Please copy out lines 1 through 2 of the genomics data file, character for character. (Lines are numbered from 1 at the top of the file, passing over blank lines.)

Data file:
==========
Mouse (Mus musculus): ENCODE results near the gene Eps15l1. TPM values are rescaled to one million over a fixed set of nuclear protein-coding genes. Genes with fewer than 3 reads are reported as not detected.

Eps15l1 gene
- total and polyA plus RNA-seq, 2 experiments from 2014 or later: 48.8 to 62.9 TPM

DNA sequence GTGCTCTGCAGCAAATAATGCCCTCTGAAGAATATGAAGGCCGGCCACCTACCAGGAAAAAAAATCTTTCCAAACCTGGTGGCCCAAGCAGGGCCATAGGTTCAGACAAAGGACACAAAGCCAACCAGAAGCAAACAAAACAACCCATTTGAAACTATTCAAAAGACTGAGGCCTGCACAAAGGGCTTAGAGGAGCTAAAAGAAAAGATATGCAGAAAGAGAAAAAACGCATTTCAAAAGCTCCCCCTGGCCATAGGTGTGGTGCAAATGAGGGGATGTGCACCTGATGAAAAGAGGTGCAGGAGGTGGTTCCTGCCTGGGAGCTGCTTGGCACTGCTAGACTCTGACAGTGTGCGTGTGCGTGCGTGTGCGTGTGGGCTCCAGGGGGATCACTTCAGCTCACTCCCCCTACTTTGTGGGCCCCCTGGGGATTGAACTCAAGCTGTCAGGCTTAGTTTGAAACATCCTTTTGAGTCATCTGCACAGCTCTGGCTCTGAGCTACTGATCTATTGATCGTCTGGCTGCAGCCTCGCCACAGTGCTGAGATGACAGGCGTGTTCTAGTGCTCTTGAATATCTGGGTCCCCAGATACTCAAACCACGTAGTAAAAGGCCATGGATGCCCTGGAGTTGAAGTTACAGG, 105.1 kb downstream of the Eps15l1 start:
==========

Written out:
Mouse (Mus musculus): ENCODE results near the gene Eps15l1. TPM values are rescaled to one million over a fixed set of nuclear protein-coding genes. Genes with fewer than 3 reads are reported as not detected.

Eps15l1 gene